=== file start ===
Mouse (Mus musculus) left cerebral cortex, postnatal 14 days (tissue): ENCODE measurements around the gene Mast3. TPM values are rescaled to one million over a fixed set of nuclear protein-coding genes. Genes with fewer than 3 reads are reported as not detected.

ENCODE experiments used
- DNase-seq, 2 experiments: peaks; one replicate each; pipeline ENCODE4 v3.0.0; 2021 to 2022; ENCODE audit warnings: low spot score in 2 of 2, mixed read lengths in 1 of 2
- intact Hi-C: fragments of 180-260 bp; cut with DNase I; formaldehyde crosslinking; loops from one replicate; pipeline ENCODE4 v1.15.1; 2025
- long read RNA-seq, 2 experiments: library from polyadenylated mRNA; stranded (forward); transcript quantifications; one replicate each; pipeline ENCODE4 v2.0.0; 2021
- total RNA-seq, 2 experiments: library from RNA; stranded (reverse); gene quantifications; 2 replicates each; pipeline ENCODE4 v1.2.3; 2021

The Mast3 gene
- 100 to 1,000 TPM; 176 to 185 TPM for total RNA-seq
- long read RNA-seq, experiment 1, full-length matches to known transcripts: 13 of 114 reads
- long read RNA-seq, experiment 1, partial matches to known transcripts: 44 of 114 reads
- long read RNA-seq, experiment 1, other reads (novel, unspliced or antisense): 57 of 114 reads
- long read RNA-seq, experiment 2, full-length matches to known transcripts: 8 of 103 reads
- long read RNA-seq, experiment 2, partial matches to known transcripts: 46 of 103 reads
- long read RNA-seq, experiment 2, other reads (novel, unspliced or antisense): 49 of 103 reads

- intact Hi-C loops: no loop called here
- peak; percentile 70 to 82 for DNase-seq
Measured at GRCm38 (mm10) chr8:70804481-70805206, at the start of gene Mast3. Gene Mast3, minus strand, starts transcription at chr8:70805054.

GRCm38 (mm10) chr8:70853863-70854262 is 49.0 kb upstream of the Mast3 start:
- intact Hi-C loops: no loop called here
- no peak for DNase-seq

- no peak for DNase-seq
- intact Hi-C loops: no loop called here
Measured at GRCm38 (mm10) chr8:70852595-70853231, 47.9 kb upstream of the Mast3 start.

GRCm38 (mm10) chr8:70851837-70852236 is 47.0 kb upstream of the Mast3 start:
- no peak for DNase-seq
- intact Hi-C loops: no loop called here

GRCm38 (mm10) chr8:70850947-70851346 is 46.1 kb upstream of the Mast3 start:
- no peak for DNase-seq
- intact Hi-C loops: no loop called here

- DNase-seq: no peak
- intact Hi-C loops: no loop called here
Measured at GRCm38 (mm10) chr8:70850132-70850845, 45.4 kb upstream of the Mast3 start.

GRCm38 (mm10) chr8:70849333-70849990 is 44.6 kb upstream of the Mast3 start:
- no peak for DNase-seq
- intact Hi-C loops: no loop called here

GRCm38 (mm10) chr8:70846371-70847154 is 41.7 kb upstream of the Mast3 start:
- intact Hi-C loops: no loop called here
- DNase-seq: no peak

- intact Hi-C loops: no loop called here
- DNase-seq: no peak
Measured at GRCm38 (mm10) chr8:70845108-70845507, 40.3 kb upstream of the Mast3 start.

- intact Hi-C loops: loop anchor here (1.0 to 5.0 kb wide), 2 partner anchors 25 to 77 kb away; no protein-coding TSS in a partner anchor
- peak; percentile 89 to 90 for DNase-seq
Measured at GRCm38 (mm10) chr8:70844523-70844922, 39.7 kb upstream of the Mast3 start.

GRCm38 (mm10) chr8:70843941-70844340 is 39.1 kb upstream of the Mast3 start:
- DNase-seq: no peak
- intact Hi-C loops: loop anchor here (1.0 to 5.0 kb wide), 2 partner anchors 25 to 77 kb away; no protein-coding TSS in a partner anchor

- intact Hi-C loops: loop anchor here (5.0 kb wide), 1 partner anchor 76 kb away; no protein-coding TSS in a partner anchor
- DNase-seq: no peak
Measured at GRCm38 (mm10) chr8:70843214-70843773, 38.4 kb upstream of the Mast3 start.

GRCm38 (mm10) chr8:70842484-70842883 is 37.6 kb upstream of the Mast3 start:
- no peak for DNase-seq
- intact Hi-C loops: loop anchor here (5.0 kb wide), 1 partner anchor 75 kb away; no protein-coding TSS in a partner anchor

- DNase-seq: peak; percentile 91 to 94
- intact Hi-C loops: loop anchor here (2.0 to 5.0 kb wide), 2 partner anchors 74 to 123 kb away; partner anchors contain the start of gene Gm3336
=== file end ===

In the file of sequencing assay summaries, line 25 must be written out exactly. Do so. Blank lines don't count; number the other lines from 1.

- no peak for DNase-seq